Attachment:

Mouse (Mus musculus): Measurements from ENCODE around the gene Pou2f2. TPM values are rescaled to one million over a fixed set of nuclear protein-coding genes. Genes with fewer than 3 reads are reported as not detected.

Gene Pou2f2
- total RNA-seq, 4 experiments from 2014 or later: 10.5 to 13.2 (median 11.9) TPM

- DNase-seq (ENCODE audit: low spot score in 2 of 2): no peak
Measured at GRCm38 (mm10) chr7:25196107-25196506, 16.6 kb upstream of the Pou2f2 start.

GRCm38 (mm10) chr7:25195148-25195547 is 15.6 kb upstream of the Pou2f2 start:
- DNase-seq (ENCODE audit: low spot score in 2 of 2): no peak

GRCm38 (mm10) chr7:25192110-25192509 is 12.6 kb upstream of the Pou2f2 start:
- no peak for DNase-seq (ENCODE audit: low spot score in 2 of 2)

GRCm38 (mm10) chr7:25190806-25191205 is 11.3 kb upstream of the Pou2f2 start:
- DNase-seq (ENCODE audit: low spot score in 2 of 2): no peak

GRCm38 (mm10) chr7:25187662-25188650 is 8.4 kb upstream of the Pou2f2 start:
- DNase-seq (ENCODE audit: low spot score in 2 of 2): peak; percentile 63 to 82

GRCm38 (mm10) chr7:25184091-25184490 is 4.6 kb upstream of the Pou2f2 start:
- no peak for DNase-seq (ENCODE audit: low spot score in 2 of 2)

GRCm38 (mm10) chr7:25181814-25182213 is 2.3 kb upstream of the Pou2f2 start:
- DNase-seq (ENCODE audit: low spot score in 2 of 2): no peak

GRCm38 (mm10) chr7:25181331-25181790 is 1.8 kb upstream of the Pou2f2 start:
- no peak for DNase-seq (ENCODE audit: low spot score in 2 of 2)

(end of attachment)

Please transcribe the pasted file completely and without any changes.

Mouse (Mus musculus): Measurements from ENCODE around the gene Pou2f2. TPM values are rescaled to one million over a fixed set of nuclear protein-coding genes. Genes with fewer than 3 reads are reported as not detected.

Gene Pou2f2
- total RNA-seq, 4 experiments from 2014 or later: 10.5 to 13.2 (median 11.9) TPM

- DNase-seq (ENCODE audit: low spot score in 2 of 2): no peak
Measured at GRCm38 (mm10) chr7:25196107-25196506, 16.6 kb upstream of the Pou2f2 start.

GRCm38 (mm10) chr7:25195148-25195547 is 15.6 kb upstream of the Pou2f2 start:
- DNase-seq (ENCODE audit: low spot score in 2 of 2): no peak

GRCm38 (mm10) chr7:25192110-25192509 is 12.6 kb upstream of the Pou2f2 start:
- no peak for DNase-seq (ENCODE audit: low spot score in 2 of 2)

GRCm38 (mm10) chr7:25190806-25191205 is 11.3 kb upstream of the Pou2f2 start:
- DNase-seq (ENCODE audit: low spot score in 2 of 2): no peak

GRCm38 (mm10) chr7:25187662-25188650 is 8.4 kb upstream of the Pou2f2 start:
- DNase-seq (ENCODE audit: low spot score in 2 of 2): peak; percentile 63 to 82

GRCm38 (mm10) chr7:25184091-25184490 is 4.6 kb upstream of the Pou2f2 start:
- no peak for DNase-seq (ENCODE audit: low spot score in 2 of 2)

GRCm38 (mm10) chr7:25181814-25182213 is 2.3 kb upstream of the Pou2f2 start:
- DNase-seq (ENCODE audit: low spot score in 2 of 2): no peak

GRCm38 (mm10) chr7:25181331-25181790 is 1.8 kb upstream of the Pou2f2 start:
- no peak for DNase-seq (ENCODE audit: low spot score in 2 of 2)